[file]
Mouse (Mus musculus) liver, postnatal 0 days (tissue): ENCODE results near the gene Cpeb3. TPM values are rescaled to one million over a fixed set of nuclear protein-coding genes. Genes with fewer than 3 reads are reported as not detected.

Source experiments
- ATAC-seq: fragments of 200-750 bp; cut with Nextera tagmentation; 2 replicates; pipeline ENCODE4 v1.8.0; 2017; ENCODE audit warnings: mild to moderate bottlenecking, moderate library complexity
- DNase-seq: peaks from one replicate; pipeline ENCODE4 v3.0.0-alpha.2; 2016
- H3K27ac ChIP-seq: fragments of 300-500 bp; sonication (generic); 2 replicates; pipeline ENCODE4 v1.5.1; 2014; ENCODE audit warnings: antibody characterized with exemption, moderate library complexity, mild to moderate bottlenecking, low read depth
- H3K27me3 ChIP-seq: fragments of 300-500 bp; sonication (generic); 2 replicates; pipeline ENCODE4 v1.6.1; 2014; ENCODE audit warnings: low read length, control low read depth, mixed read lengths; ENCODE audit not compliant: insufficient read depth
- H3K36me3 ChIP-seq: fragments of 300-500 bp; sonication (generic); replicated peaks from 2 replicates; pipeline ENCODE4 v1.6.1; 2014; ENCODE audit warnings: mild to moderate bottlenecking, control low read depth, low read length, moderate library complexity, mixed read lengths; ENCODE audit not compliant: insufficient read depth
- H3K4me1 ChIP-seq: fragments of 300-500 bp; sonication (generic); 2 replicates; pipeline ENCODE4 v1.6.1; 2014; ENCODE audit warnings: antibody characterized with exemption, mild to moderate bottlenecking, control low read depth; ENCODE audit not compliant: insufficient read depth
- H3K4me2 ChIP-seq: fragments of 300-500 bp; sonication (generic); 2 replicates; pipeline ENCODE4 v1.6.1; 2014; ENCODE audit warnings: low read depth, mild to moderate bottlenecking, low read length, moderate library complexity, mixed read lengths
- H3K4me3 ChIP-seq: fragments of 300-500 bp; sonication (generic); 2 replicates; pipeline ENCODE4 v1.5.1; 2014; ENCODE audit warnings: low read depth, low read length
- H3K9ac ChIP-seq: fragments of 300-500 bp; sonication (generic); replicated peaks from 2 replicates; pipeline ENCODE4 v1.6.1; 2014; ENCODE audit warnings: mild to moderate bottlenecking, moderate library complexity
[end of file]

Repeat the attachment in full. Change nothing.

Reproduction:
Mouse (Mus musculus) liver, postnatal 0 days (tissue): ENCODE results near the gene Cpeb3. TPM values are rescaled to one million over a fixed set of nuclear protein-coding genes. Genes with fewer than 3 reads are reported as not detected.

Source experiments
- ATAC-seq: fragments of 200-750 bp; cut with Nextera tagmentation; 2 replicates; pipeline ENCODE4 v1.8.0; 2017; ENCODE audit warnings: mild to moderate bottlenecking, moderate library complexity
- DNase-seq: peaks from one replicate; pipeline ENCODE4 v3.0.0-alpha.2; 2016
- H3K27ac ChIP-seq: fragments of 300-500 bp; sonication (generic); 2 replicates; pipeline ENCODE4 v1.5.1; 2014; ENCODE audit warnings: antibody characterized with exemption, moderate library complexity, mild to moderate bottlenecking, low read depth
- H3K27me3 ChIP-seq: fragments of 300-500 bp; sonication (generic); 2 replicates; pipeline ENCODE4 v1.6.1; 2014; ENCODE audit warnings: low read length, control low read depth, mixed read lengths; ENCODE audit not compliant: insufficient read depth
- H3K36me3 ChIP-seq: fragments of 300-500 bp; sonication (generic); replicated peaks from 2 replicates; pipeline ENCODE4 v1.6.1; 2014; ENCODE audit warnings: mild to moderate bottlenecking, control low read depth, low read length, moderate library complexity, mixed read lengths; ENCODE audit not compliant: insufficient read depth
- H3K4me1 ChIP-seq: fragments of 300-500 bp; sonication (generic); 2 replicates; pipeline ENCODE4 v1.6.1; 2014; ENCODE audit warnings: antibody characterized with exemption, mild to moderate bottlenecking, control low read depth; ENCODE audit not compliant: insufficient read depth
- H3K4me2 ChIP-seq: fragments of 300-500 bp; sonication (generic); 2 replicates; pipeline ENCODE4 v1.6.1; 2014; ENCODE audit warnings: low read depth, mild to moderate bottlenecking, low read length, moderate library complexity, mixed read lengths
- H3K4me3 ChIP-seq: fragments of 300-500 bp; sonication (generic); 2 replicates; pipeline ENCODE4 v1.5.1; 2014; ENCODE audit warnings: low read depth, low read length
- H3K9ac ChIP-seq: fragments of 300-500 bp; sonication (generic); replicated peaks from 2 replicates; pipeline ENCODE4 v1.6.1; 2014; ENCODE audit warnings: mild to moderate bottlenecking, moderate library complexity